B1G vs. the SEC in the blue-chip battle

February, 5, 2013
2/05/13
11:10
AM ET
We hear it all the time: The Big Ten needs to start recruiting like the SEC if it wants to get back to winning national titles. Well, it's signing day eve. How is the Big Ten faring in that regard?

The good news is that the league is second among all conferences in securing commitments from ESPN 150 and ESPN 300 prospects. The not-so-good news is that the Big Ten still lags far behind the SEC in that regard, and that only two conference schools are responsible for most of those blue-chippers.

Let's check the numbers, according to ESPN.com's recruiting commitment scorecard:

ESPN 150 commitments by conference

1. SEC: 48
2. Big Ten: 24
3. Pac-12: 18
4. ACC: 16
5. Independents: 9
6. Big 12: 9
7. Big East: 2

ESPN 300 commitments by conference

1. SEC: 94
2. Big Ten: 44
3. Pac-12: 40
4. ACC: 30
5. Big 12: 26
6. Independents: 12
7. Big East: 7

As you can see, the Big Ten is outpacing all leagues not named the SEC, but our southern friends are still dominating, with twice as many ESPN 150 recruits as the Big Ten and more than twice as many ESPN 300 prospects. Of course, the SEC has two more teams (for now) than the Big Ten. But even on a per-school basis, the SEC is winning, with 3.4 ESPN 150 players per school compared to 2 per school for the Big Ten.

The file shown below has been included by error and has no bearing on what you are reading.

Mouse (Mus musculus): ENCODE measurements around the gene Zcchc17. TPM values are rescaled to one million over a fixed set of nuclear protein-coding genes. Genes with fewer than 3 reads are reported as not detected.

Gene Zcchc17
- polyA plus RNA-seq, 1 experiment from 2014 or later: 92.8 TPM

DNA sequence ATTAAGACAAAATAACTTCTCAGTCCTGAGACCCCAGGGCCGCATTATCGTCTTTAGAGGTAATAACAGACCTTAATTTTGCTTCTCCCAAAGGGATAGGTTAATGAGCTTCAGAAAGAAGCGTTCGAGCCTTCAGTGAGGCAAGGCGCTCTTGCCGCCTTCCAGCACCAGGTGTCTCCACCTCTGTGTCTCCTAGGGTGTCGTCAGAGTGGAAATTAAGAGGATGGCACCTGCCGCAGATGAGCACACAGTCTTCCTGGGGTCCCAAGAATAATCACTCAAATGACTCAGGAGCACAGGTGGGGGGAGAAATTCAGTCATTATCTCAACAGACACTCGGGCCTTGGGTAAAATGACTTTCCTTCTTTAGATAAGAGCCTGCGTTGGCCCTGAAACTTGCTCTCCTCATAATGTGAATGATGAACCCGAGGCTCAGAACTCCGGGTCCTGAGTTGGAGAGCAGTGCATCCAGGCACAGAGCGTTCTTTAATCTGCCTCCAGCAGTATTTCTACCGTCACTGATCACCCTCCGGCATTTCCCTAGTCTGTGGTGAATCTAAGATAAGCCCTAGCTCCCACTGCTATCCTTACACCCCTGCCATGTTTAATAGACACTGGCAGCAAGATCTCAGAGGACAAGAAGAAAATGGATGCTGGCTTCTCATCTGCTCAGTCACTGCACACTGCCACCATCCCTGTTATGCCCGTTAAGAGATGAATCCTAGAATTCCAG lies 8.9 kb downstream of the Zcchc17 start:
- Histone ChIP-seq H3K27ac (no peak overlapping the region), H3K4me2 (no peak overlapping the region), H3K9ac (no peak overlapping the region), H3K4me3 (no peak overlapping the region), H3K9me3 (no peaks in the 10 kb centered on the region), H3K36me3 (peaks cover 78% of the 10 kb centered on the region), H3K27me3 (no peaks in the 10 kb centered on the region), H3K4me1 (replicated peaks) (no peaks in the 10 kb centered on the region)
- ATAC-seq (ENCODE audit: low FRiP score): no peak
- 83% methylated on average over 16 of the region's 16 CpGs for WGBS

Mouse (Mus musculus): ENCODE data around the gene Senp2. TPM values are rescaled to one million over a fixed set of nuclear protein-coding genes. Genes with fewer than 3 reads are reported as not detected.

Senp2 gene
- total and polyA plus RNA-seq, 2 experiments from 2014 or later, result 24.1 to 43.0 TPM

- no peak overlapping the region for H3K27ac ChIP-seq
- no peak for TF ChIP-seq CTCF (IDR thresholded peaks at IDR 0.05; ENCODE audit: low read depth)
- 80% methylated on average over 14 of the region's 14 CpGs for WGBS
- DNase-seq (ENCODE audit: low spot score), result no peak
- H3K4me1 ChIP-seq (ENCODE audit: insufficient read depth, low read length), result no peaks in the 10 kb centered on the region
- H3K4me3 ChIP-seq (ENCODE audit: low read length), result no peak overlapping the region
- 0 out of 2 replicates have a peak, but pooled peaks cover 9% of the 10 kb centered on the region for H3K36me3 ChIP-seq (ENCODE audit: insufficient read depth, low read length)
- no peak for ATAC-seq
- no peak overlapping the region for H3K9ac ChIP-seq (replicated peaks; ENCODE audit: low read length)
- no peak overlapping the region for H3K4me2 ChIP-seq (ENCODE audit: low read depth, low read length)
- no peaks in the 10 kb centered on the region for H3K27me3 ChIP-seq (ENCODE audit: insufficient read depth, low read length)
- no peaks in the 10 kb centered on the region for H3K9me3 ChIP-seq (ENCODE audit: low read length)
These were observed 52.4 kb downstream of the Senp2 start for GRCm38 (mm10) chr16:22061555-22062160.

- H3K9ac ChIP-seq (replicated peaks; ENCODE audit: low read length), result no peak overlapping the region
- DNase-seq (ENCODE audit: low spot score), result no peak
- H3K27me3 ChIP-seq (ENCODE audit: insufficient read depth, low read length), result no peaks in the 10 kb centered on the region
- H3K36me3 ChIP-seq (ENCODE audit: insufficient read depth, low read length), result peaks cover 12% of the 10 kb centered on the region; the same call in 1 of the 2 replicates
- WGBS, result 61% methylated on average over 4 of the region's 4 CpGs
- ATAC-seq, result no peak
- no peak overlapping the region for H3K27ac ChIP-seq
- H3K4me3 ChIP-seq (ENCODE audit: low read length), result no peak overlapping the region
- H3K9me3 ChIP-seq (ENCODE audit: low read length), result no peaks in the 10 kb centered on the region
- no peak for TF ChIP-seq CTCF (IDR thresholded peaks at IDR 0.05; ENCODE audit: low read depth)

We also must note that of the Big Ten's 24 ESPN 150 commitments, all but three of them belong to Ohio State and Michigan. The Buckeyes have 11, while the Wolverines claim 10. Indiana, Penn State (2) and Wisconsin are the only other league schools that have an ESPN 150 prospect committed. Ohio State and Michigan have an additional 10 ESPN 300 commitments between them, suggesting the wealth of power is heavily concentrated in the Big Ten.

By contrast, the SEC has five teams with at least five ESPN 150 prospects (Alabama, Florida, Georgia, LSU and Texas A&M) and four more schools with at least two ESPN 150 guys.

It's true that more blue-chip prospects live in SEC country than in the Midwest, and often those players are ranked higher by the scouting services than players who reside north of the Mason-Dixon line. But if these numbers are close to a reflection of reality, the data indicates that the Big Ten still has a ways to go to close the gap on the depth and scope of talent being accumulated in the SEC.

 

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